Welcome to the Bakken and Three Forks, Chevron. You’re among family now in N.D., one of the nation’s friendliest oil-and-gas states for business and a short 11-hour drive from your post in Colo., where you’ve recently become the largest operator in the DJ. As a part of your $53 billion acquisition of Hess Corporation, you’ve automatically entered the Williston Basin as its third-largest operator, right behind Okla. City-based Continental Resources and Houston’s Chord Energy. You’ve also inherited a 72-year legacy here. But we’re sure you’ll hear more about that in the years to follow.

Reese Energy Consulting today spotlights Chevron’s newly acquired shale assets in one of the country’s top-performing basins. The package includes 465,000 acres, a 15-year drilling inventory, 2,500 operating wells, four rigs, and a supporting midstream kicker. Hess has now released its 3Q results, which include Bakken production of 190 MBOED vs 166 MBOED in the same quarter 2022, along with 28 wells drilled, 41 completed, and 26 brought online.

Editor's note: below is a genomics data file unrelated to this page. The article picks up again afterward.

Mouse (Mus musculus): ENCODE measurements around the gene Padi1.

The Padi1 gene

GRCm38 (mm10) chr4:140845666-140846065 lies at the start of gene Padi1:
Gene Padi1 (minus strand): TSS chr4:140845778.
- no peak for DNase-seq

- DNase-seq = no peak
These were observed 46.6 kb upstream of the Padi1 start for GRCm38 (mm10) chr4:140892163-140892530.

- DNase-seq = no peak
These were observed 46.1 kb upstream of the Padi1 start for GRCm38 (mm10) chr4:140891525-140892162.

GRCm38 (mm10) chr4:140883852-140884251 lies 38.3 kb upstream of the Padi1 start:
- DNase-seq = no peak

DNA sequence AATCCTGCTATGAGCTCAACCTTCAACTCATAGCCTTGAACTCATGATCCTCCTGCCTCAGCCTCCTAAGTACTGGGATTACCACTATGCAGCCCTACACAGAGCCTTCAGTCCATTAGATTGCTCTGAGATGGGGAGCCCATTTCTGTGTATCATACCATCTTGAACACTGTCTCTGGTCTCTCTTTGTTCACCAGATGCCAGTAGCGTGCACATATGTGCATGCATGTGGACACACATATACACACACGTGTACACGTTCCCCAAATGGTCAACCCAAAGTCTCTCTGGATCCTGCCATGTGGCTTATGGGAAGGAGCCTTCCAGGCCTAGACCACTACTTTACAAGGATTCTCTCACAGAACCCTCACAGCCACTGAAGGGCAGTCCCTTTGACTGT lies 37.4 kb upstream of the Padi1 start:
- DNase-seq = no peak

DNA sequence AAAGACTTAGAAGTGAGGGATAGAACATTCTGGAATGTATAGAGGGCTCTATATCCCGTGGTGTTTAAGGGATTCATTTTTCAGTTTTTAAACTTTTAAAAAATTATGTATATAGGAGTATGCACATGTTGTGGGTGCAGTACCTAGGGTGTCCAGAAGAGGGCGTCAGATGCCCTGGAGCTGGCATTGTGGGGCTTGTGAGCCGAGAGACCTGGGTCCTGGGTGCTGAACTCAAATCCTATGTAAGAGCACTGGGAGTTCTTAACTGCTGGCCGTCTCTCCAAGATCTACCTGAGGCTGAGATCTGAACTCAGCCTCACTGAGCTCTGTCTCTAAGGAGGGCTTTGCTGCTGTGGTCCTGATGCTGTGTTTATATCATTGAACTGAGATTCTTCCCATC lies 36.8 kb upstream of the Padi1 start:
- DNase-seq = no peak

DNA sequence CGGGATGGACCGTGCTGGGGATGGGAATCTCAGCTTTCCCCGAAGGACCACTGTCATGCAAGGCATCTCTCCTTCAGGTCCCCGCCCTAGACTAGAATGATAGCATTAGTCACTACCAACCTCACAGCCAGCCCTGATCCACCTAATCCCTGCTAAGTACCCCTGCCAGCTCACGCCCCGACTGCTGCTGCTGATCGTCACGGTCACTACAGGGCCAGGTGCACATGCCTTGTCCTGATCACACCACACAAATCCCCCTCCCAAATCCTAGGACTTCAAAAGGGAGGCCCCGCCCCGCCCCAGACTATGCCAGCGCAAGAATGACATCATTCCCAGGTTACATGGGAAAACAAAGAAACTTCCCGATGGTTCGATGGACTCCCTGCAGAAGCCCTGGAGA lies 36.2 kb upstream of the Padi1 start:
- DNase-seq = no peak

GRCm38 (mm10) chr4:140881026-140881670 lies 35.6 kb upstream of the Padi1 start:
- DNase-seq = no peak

Chevron also is expected to acquire the 37.8% ownership stake in Hess Midstream, which operates three integrated crude oil, natural gas, and water systems, along with 2,200 miles of gathering pipe, two gas plants with a combined 600,000 MCFD of capacity, and storage, terminaling, and export capabilities.

With its first oil strike, Hess planted roots in the Bakken in 1951.Then known as Amerada Petroleum, the company became not only one of the Williston Basin’s earliest wildcatters but a key player in the development of what would later be anointed The Mighty Bakken.